March 1967

Causal and Action Models in Social Psychiatry

Author Affiliations

From the Community Mental Health Center, Dept of Psychiatry, Temple University, Philadelphia.

Arch Gen Psychiatry. 1967;16(3):290-296. doi:10.1001/archpsyc.1967.01730210030006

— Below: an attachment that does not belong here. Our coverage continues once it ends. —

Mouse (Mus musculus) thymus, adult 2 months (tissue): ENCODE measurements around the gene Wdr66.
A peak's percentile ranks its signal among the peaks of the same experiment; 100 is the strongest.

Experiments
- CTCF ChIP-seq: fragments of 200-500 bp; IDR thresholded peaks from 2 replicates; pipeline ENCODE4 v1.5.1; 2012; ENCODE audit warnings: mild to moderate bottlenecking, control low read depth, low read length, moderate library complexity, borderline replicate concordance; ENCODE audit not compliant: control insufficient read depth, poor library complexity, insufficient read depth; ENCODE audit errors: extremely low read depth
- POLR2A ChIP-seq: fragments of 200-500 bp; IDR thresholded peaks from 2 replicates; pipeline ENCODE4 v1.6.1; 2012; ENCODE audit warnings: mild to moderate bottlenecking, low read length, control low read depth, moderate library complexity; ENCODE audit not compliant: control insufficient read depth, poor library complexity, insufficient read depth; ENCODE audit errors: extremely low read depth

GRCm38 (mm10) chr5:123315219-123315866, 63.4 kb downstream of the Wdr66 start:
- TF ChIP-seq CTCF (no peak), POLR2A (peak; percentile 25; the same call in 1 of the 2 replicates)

A GROWING appreciation for the limitations of psychoanalytic theory has developed within recent years. Although still the most comprehensive and fecund theory of human psychology, it has left important gaps in both theory and practice which have pushed us on in new directions, ever in search of more inclusive models. It has been accepted as a fundamental principle of scientific theory construction that "if you don't know why certain things happen then invent a mechanism (in accordance with the view you take of how the world works)—but it is better still if you find out how nature really works."1 This, of course, is the process of model construction. In science we strive for the development of laws governing the phenomena to be "explained." In the realm of behavior and its psychological roots we are deeply committed to the construction of models since we are a

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